Real Music & Real Estate . . .

Yiddishe Cup’s bandleader, Bert Stratton, is Klezmer Guy.

He knows about the band biz and – check this out – the real estate biz, too.

You may not care about the real estate biz. Hey, you may not care about the band biz. (See you.)

This is a blog with a gamy twist. It features tenants with snakes and skunks, and musicians with smoked fish in their pockets.

Stratton has written op-eds for the New York Times, Wall Street Journal and Washington Post.



Whenever I came home for college vacation, my mother always suggested I go to the West Side with my father. (West Side meant the apartment biz.) My mother never went to the West Side. She didn’t go once! On the West Side I listened to my dad talk about boiler additives and sump pumps. My dad carried an Allen wrench to adjust boiler controls. I nearly died on the West Side. I was resentful. I had seen Roland Kirk at the Eastown Motor Hotel, East Cleveland; Sonny Stitt at Baker’s Keyboard Lounge, Detroit; Ben Webster at Ronnie Scott’s Club, London. And now I was on the West Side talking about radiator vents.

I watched the Dick Cavett Show and hung out with my high school buddies who were also home for college vacation. One guy was applying to medical school. Another was studying for the CPA exam. A friend was angling for a job as a reporter. The nightmare job: a high school acquaintance was studying nursing-home administration. How did he come up with that? He didn’t. His mother did. I wasn’t sure what I wanted to do, besides write novels. (Wrote them. Different story.)

I gave my parents tsuris. College was nonsense, I said, and I quit. I wound up in front of the draft board. The whole nine yards: bend over, touch your toes, spread your cheeks. I had a low number, 42, in the draft lottery. (You remember your lottery number if you’re of a certain age. It’s the closest our gang got to military service, except for G. Klein, who went to Annapolis.)

At the Selective Service office downtown, I took a mechanical aptitude exam. This test featured drawings of carburetors and brake shoes. The test stumped me. Many of the other test-takers loved it. A test about GTOs! These test-takers were mostly from my neighborhood. Draft boards went by neighborhoods, and my ‘hood had more than its share of greasers. At the end of the exams, I handed the draft-board doctor a list of my allergy medications and shots, and got out.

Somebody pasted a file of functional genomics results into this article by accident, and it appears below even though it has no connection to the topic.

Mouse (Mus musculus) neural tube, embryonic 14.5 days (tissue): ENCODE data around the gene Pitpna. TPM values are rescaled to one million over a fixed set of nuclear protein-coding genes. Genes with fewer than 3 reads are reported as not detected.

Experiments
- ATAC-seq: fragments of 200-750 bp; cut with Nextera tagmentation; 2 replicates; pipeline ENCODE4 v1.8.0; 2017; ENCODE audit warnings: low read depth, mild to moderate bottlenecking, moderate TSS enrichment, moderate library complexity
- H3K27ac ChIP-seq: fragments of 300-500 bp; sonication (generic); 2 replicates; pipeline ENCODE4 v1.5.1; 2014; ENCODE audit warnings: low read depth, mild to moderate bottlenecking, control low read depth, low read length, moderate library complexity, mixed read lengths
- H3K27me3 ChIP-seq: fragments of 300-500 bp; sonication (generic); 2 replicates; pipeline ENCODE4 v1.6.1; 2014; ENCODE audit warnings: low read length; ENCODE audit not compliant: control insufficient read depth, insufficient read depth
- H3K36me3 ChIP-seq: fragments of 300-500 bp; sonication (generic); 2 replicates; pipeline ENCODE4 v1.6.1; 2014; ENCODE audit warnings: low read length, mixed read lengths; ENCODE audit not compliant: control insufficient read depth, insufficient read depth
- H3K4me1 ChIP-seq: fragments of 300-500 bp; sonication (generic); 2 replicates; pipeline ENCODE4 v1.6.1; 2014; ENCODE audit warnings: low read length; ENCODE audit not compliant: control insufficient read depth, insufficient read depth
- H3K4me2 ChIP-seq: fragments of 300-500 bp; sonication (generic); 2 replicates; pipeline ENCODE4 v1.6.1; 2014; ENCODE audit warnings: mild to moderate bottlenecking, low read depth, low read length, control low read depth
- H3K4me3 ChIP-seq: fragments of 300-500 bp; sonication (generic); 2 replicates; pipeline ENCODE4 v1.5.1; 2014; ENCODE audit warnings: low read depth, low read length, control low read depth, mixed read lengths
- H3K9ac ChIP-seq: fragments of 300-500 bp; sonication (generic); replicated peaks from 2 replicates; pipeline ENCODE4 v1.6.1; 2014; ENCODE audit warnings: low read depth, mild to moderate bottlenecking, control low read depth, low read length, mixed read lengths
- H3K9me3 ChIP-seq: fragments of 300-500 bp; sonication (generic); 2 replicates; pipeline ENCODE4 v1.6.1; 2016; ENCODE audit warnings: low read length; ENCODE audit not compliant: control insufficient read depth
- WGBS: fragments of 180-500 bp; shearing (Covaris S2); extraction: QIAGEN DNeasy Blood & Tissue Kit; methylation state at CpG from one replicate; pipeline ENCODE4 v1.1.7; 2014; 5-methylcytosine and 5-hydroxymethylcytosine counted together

My parents didn’t go AWOL on me. They could have. My dad was bemused by my combat boots and jeans jacket, but he didn’t go Archie Bunker on me. My dad took his marching orders from Walter Lippmann, who called Vietnam a “quagmire.” My parents waited me out. My mother insisted I was still a good boy. She had been saying that since I was in kindergarten. I graduated college in due time, and I eventually went to the West Side — a lot. You’re a good boy. I can still hear my mother saying that.

I have a story in today’s Cleveland Plain Dealer about leaf blowers. Check it out here.

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1 Mark Schilling { 11.18.20 at 9:16 am }

Mine was over 200 so I’ve forgotten it. In my year — the first they had the lottery — the danger zone was under 100. I remember Mich House guys sitting around the radio (!) listening to the draft lottery live. Russ Garland, if I recall correctly, got a one — and the commiseration of all present. He ended up as a conscientious objector. The only Coop guy I knew who was actually drafted into the military was my former roommate Tim Brandyberry. He tried to get out by being underweight, but they kept calling him back for physicals and he finally got tired of starving himself. My last contact with him was a letter he sent from boot camp.

2 marc adler { 11.18.20 at 3:32 pm }

I was number 3. The draft ended before I was called. However I have a great story. When I went for the examination I recognized the Navy lieutenant who was in charge and telling us what to do. Before he started talking, I said, “Hi, Herb, how are you doing?” Which I think embarrassed him. He said he would talk to me later.

After the spiel he took me aside to a private room to talk to me. He asked me who I was. I told him I was Marc Adler, who was one of his campers at Camp Hadar in Clinton, Connecticut, where he was the waterfront counselor. It was a Jewish camp. He actually taught he lifesaving. At that time I was in college, probably 5 years older since he had seen me last and had long hair. I was the hippy, he was the conservative soldier from the south. He said he didn’t recognize me and was not particularly friendly. We had slept in the same cabin for 4 weeks when I was at that camp.

Actually I was a draft counselor. I had taken a course and was counseling people. I actually got a 4 F for hyperhydrosis, which means my feet sweat a lot. I knew it was specifically listed as something that would keep you out and mentioned it to the head doctor, who knew I would fight it all the way unless he sent me to a specialist to get it verified, which he did.

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